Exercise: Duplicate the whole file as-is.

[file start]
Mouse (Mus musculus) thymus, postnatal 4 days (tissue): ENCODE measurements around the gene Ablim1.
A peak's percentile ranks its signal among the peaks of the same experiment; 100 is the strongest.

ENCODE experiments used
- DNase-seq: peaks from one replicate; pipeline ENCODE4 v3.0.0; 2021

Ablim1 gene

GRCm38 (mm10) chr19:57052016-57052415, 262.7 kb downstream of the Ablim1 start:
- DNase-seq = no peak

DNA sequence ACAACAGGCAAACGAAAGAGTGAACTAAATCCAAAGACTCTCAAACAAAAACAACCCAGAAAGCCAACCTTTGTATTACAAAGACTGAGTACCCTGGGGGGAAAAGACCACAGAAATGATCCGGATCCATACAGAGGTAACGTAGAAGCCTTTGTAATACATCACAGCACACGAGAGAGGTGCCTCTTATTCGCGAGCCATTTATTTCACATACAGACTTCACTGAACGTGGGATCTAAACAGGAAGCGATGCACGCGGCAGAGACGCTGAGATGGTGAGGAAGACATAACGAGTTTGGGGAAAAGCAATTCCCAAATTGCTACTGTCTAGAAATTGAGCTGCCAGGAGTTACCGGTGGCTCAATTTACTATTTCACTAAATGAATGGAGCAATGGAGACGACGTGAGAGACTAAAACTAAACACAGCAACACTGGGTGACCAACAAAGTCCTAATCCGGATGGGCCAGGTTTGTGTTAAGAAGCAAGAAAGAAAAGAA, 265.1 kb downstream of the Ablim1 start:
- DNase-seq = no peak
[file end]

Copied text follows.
Mouse (Mus musculus) thymus, postnatal 4 days (tissue): ENCODE measurements around the gene Ablim1.
A peak's percentile ranks its signal among the peaks of the same experiment; 100 is the strongest.

ENCODE experiments used
- DNase-seq: peaks from one replicate; pipeline ENCODE4 v3.0.0; 2021

Ablim1 gene

GRCm38 (mm10) chr19:57052016-57052415, 262.7 kb downstream of the Ablim1 start:
- DNase-seq = no peak

DNA sequence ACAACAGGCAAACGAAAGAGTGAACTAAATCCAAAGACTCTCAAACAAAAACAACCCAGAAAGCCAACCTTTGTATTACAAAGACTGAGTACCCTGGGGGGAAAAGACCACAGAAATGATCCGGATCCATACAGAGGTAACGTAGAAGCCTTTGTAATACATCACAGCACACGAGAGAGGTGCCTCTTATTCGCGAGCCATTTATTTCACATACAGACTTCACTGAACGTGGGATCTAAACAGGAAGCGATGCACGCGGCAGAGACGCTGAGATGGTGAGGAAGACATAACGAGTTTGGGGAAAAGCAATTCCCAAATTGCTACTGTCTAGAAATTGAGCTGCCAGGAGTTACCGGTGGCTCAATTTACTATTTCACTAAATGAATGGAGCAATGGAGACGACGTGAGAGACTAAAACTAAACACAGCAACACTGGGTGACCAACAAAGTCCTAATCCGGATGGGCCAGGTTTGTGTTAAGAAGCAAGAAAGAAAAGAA, 265.1 kb downstream of the Ablim1 start:
- DNase-seq = no peak